So what enables Easter to maintain its religious purity and not devolve into the consumerist nightmare that is Christmas? Well, for one thing, it's hard to make a palatable consumerist holiday out of Easter when its back story is, at least in part, so gruesome. Christmas is cuddly. Easter, despite the bunnies, is not. ...
The Easter story is relentlessly disconcerting and, in a way, is the antithesis of the Christmas story. No matter how much you try to water down its particulars, Easter retains some of the shock it had for those who first participated in the events during the first century. The man who spent the final three years of his life preaching a message of love and forgiveness (and, along the way, healing the sick and raising the dead) is betrayed by one of his closest friends, turned over to the representatives of a brutal occupying power, and is tortured, mocked, and executed in the manner that Rome reserved for the worst of its criminals. ...
Even the resurrection, the joyful end of the Easter story, resists domestication as it resists banalization. Unlike Christmas, it also resists a noncommittal response. Even agnostics and atheists who don't accept Christ's divinity can accept the general outlines of the Christmas story with little danger to their worldview. But Easter demands a response. It's hard for a non-Christian believer to say, "Yes, I believe that Jesus of Nazareth was crucified, died, was buried, and rose from the dead." That's not something you can believe without some serious ramifications: If you believe that Jesus rose from the dead, this has profound implications for your spiritual and religious life—really, for your whole life. If you believe the story, then you believe that Jesus is God, or at least God's son. What he says about the world and the way we live in that world then has a real claim on you.
Easter is an event that demands a "yes" or a "no." There is no "whatever." ...
What does the world do with a person who has been raised from the dead? Christians have been meditating on that for two millenniums. But despite the eggs, the baskets, and the bunnies, one thing we haven't been able to do is to tame that person, tame his message, and, moreover, tame what happened to him in Jerusalem all those years ago. That's one reason why you don't see many Easter cards, Easter gifts, and Easter decorations; why the stores aren't clogged with shoppers during Lent; and why the holiday is still, essentially, religious.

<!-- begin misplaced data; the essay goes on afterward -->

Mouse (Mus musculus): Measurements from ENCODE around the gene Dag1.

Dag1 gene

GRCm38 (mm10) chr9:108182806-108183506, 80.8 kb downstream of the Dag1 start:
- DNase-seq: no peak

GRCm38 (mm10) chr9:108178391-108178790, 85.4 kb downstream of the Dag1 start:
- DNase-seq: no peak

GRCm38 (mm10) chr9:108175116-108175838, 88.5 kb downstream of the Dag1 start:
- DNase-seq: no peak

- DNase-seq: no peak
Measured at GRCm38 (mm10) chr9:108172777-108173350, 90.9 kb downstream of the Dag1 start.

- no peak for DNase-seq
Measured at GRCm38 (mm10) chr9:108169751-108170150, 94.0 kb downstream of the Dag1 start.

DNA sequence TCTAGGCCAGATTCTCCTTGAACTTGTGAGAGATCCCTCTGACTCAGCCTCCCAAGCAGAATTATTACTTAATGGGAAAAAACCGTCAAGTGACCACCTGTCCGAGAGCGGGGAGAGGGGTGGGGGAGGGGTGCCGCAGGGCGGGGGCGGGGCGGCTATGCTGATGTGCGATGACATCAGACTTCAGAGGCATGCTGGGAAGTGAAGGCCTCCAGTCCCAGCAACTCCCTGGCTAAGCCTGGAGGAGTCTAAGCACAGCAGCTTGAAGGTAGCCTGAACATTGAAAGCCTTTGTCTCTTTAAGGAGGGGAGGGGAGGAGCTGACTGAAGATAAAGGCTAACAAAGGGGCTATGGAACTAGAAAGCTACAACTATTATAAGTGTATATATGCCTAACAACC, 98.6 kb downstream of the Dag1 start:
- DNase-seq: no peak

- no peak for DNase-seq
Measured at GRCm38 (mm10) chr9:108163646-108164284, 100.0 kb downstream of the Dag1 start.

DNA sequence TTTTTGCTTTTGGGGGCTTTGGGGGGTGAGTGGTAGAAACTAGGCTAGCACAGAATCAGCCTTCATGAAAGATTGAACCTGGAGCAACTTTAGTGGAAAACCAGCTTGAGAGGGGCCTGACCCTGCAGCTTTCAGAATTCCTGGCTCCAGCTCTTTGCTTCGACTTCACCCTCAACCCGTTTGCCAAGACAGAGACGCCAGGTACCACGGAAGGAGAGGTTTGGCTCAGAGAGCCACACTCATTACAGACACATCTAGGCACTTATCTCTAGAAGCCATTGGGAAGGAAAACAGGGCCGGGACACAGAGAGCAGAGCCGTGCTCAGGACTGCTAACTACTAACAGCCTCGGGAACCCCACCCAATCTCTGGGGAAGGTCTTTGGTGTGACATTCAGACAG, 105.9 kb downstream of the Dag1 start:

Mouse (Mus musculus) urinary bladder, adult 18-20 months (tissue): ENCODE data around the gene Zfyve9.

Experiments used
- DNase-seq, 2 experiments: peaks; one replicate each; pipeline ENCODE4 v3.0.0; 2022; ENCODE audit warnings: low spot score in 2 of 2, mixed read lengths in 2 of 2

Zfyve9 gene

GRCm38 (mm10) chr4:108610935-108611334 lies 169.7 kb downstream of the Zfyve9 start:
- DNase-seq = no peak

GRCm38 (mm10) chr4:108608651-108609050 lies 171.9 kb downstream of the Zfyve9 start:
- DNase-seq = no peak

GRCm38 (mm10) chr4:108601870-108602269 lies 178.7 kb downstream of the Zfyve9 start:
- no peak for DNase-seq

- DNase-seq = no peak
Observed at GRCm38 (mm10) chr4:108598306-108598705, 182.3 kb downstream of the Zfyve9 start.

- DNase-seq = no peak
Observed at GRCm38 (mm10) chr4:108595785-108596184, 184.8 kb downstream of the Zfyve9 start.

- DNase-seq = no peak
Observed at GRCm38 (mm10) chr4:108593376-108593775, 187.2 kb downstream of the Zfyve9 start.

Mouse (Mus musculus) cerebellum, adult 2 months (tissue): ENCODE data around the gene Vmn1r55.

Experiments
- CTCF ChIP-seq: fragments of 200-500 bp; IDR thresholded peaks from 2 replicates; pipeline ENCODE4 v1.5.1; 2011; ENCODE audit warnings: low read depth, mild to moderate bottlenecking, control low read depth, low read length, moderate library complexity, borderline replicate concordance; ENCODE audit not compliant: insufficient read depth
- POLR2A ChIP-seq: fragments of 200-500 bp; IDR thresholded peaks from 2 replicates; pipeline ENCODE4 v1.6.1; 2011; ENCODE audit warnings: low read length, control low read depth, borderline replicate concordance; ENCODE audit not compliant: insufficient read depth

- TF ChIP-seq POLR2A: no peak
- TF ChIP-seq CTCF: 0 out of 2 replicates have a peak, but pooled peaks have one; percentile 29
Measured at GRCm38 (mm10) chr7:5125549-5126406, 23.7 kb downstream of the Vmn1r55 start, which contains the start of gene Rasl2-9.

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Empirical evidence supports Fr. Martin's contention that Easter is still an essentially religious holiday, but it also suggests that "fewer identify the resurrection of Jesus as the underlying meaning" of Easter:
In response to a free-response query, most Americans described Easter as a religious celebration. Two out of every three Americans (67%) mention some type of theistic religious element. Common responses included describing it as a Christian holiday, a celebration of God or Jesus, a celebration of Passover, a holy day, or a special time for church or worship attendance.
However, while a majority of Americans indicated some type of spiritual connection with Easter, the research also showed that a minority of adults directly linked Easter to the Christian faith’s belief in the resurrection of Christ. In all, 42% of Americans said that the meaning of Easter was the resurrection of Jesus or that it signifies Christ death and return to life. One out of every 50 adults (2%) said that they would describe Easter as the most important holiday of their faith.
Even within the religious definitions offered by Americans there is a certain degree of confusion: 2% of Americans said that Easter is about the “birth of Christ”; another 2% indicated it was about the “rebirth of Jesus”; and 1% said it is a celebration of “the second coming of Jesus.” Not included in the theistic category was another 3% who described Easter as a celebration of spring or a pagan holiday.
So while Easter remains a religious holiday that resists the crass commercialism of Christmas, increasing numbers of Americans have no idea what Easter means.
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